Namibia has not always been the friendly, welcoming country that it is today. In fact, the late 1950s tell a time where injustice, apartheid, and rampant racial discrimination were widespread across the country. The political party that spread the apartheid idealism was responsible for the dislocation of thousands of black Namibians.
The township of Katutura was created as a haven for the black community when the apartheid regime took power and forcefully kicked them out of their houses. The restrictions imposed on the new residents of Katutura saw much resistance and opposition. They were forced to rent poorly made aluminum shacks, yet could never fully own them, and the distance from the Windhoek city center was also greatly increased.
It was by this effort that a vicious cycle of poverty and despair would grip an ethnic community. For almost 50% of the original population of Windhoek, they would never escape. Although apartheid ended, we still see the repercussions of these events to this day. Currently, 750,000+ citizens of Namibia are reliant on government food assistance. Without government help, these people would starve.
Over the years, the size of Katutura has increased proportionately; currently more than 50% of Windhoek’s population lives there. It appears a never-ending struggle for inhabitants in this crudely constructed, filthy, and unsafe area because of current unemployment rates over 30%. To put the vast size of this town into perspective, it is roughly the size of Bryan/College Station, with everyone in Katutura living below the poverty line.
A drive through Katutura will bring you face-to-face with the harsh realities of extreme poverty caused by unemployment and an apparent addiction to alcohol. Streets are lined with endless bars that serve residents’ desires to escape their sorrows. On the other hand, bars appear to be a main factor restricting them from leaving this way of life. The harsh pattern of alcohol and drug abuse, and poverty can be seen in the tired and worn faces of those roaming the streets.
Because of the Land Reform Act of 2002, new residents are required to register and pay for a small parcel of land in which they may construct a meager living area. The government regularly flies overhead, snapping aerial photographs of Katutura. New structures erected without proper paperwork are promptly torn down, leaving people with nothing once again. More often than not, these newest residents moved into Katutura from a more rural region.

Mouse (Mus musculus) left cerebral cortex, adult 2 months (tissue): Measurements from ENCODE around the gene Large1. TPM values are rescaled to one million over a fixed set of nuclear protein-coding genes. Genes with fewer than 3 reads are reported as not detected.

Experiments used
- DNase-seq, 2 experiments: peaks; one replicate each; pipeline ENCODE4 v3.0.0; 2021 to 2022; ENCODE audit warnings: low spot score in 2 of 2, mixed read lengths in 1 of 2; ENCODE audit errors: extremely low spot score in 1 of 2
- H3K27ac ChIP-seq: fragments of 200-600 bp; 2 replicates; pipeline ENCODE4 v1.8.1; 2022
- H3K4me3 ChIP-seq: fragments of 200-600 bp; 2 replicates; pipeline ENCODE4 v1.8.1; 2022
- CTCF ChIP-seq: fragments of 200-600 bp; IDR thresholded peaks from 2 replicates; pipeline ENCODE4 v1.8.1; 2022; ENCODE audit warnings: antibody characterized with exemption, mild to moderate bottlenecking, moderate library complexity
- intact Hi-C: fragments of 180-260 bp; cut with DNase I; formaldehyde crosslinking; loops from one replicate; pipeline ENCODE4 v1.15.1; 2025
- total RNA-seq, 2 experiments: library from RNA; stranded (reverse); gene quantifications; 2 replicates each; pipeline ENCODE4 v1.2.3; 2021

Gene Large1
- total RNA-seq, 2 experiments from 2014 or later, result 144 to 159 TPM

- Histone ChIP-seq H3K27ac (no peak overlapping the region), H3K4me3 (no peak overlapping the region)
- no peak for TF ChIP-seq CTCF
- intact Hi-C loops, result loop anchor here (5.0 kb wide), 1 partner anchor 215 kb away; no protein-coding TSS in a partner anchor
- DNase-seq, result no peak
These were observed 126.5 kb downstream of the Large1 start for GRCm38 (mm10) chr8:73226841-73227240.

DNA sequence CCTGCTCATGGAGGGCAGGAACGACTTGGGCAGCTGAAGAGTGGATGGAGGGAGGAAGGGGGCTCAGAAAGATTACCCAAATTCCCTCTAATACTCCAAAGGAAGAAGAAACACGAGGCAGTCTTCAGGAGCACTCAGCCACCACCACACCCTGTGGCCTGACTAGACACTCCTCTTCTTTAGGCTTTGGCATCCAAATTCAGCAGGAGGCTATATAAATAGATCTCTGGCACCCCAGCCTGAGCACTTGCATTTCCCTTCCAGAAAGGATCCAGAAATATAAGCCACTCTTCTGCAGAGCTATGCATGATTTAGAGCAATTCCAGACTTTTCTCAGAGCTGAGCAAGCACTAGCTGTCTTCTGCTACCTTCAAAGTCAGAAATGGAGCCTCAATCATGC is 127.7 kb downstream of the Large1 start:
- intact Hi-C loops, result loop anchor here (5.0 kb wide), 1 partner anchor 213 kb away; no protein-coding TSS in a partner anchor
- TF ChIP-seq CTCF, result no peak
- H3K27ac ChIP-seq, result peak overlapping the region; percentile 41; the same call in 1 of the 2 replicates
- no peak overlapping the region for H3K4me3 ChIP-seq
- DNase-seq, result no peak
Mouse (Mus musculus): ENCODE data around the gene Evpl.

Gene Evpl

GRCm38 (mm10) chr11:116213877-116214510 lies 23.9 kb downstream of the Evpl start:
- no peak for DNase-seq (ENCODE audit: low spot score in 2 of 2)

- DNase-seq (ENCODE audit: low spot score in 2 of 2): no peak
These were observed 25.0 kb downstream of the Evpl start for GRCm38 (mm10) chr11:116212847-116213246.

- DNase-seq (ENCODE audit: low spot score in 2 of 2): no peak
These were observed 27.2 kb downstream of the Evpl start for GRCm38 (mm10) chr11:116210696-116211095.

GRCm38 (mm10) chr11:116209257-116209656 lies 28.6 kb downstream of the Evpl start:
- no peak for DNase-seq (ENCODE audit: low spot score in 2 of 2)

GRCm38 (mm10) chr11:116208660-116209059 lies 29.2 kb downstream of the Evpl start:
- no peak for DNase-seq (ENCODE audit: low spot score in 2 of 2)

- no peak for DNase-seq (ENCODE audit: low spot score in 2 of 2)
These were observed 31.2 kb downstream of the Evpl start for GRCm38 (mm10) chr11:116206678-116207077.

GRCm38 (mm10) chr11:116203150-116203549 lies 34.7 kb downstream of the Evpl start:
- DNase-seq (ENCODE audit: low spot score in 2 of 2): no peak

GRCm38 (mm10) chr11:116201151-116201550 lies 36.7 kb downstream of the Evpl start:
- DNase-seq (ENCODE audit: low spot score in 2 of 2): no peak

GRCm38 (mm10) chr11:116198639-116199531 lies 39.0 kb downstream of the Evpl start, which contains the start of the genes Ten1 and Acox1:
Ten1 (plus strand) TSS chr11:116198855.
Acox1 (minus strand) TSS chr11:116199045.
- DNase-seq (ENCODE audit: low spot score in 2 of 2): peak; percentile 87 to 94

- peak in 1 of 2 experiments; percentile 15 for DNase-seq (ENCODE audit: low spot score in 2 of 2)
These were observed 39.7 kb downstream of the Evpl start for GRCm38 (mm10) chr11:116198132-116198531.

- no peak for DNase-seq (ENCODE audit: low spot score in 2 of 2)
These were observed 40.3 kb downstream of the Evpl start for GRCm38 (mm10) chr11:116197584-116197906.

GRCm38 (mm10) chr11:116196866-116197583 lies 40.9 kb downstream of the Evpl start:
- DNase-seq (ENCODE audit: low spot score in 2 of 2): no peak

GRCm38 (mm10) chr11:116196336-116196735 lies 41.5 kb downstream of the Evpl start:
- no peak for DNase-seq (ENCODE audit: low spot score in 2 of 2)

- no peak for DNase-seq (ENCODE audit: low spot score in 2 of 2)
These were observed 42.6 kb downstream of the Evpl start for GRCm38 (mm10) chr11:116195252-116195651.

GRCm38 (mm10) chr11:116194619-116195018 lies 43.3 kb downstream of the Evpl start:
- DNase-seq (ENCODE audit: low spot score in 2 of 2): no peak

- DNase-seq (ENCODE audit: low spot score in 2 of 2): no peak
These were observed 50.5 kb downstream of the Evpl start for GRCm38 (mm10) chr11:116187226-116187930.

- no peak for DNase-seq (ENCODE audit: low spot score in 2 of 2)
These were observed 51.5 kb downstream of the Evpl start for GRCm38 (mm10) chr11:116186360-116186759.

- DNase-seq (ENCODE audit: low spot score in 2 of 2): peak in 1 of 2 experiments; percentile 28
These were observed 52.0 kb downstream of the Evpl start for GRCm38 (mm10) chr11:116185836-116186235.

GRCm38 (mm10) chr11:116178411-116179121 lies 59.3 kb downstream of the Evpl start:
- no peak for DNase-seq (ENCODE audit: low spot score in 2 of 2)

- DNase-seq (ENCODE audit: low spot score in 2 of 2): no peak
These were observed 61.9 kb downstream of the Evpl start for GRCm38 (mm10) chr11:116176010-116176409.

Despite harsh realities, the government has made improvements in Katutura over the years. New security cameras were installed along the lamp posts, water dispensing areas have been implemented, and routine trash services were added. The water dispensing stations greatly improved the quality of life because residents no longer needed to walk long distances for water. Trash services help reduce the spread of infection and diseases, even though they are not quite enough to support the large population. By midweek, trash bins can be seen overflowing with refuse, and beer bottles, which ironically are sourced from the local brewery.
With a name like Katutura, which roughly translates to “The place where people do not want to live,” this shanty town definitely lives up to its name. It will continue to take the dedicated efforts of Namibian government officials and relief organizations to figure out what must be done to make conditions more bearable for those who live here. For the current residents, it may seem like they are destined to remain in this impoverished slum for the rest of their lives.
Namibia’s economy is one of the issues for many of the nation’s problems. It is at the center of focused efforts by the government and citizens alike to strengthen and grow the ecomony. There is a light, however faint, at the end of the tunnel.